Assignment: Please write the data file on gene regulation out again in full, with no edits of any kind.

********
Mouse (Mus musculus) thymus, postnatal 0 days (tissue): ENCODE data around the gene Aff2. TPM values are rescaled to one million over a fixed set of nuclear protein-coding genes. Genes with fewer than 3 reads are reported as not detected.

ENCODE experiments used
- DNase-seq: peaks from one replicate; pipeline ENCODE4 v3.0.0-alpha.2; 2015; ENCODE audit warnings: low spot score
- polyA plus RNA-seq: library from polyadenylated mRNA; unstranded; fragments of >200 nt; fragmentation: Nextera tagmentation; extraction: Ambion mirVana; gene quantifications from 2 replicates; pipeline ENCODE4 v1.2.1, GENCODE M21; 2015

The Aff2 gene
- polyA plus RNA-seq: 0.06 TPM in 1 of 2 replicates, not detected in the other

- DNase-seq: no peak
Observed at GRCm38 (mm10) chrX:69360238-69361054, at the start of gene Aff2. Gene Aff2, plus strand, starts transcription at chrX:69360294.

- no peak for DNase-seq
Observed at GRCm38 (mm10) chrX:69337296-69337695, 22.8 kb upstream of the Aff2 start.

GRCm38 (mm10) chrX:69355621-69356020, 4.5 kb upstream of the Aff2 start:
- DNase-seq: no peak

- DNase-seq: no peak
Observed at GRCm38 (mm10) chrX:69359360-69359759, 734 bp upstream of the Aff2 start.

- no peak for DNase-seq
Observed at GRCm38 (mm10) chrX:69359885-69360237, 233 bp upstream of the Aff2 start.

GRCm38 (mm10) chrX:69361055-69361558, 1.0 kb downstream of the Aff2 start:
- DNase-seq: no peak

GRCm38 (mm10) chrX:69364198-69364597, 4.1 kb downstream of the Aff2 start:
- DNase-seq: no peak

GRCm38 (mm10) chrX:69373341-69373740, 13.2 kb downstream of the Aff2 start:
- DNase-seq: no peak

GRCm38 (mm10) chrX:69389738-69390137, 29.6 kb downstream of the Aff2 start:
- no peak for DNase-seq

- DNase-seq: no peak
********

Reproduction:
Mouse (Mus musculus) thymus, postnatal 0 days (tissue): ENCODE data around the gene Aff2. TPM values are rescaled to one million over a fixed set of nuclear protein-coding genes. Genes with fewer than 3 reads are reported as not detected.

ENCODE experiments used
- DNase-seq: peaks from one replicate; pipeline ENCODE4 v3.0.0-alpha.2; 2015; ENCODE audit warnings: low spot score
- polyA plus RNA-seq: library from polyadenylated mRNA; unstranded; fragments of >200 nt; fragmentation: Nextera tagmentation; extraction: Ambion mirVana; gene quantifications from 2 replicates; pipeline ENCODE4 v1.2.1, GENCODE M21; 2015

The Aff2 gene
- polyA plus RNA-seq: 0.06 TPM in 1 of 2 replicates, not detected in the other

- DNase-seq: no peak
Observed at GRCm38 (mm10) chrX:69360238-69361054, at the start of gene Aff2. Gene Aff2, plus strand, starts transcription at chrX:69360294.

- no peak for DNase-seq
Observed at GRCm38 (mm10) chrX:69337296-69337695, 22.8 kb upstream of the Aff2 start.

GRCm38 (mm10) chrX:69355621-69356020, 4.5 kb upstream of the Aff2 start:
- DNase-seq: no peak

- DNase-seq: no peak
Observed at GRCm38 (mm10) chrX:69359360-69359759, 734 bp upstream of the Aff2 start.

- no peak for DNase-seq
Observed at GRCm38 (mm10) chrX:69359885-69360237, 233 bp upstream of the Aff2 start.

GRCm38 (mm10) chrX:69361055-69361558, 1.0 kb downstream of the Aff2 start:
- DNase-seq: no peak

GRCm38 (mm10) chrX:69364198-69364597, 4.1 kb downstream of the Aff2 start:
- DNase-seq: no peak

GRCm38 (mm10) chrX:69373341-69373740, 13.2 kb downstream of the Aff2 start:
- DNase-seq: no peak

GRCm38 (mm10) chrX:69389738-69390137, 29.6 kb downstream of the Aff2 start:
- no peak for DNase-seq

- DNase-seq: no peak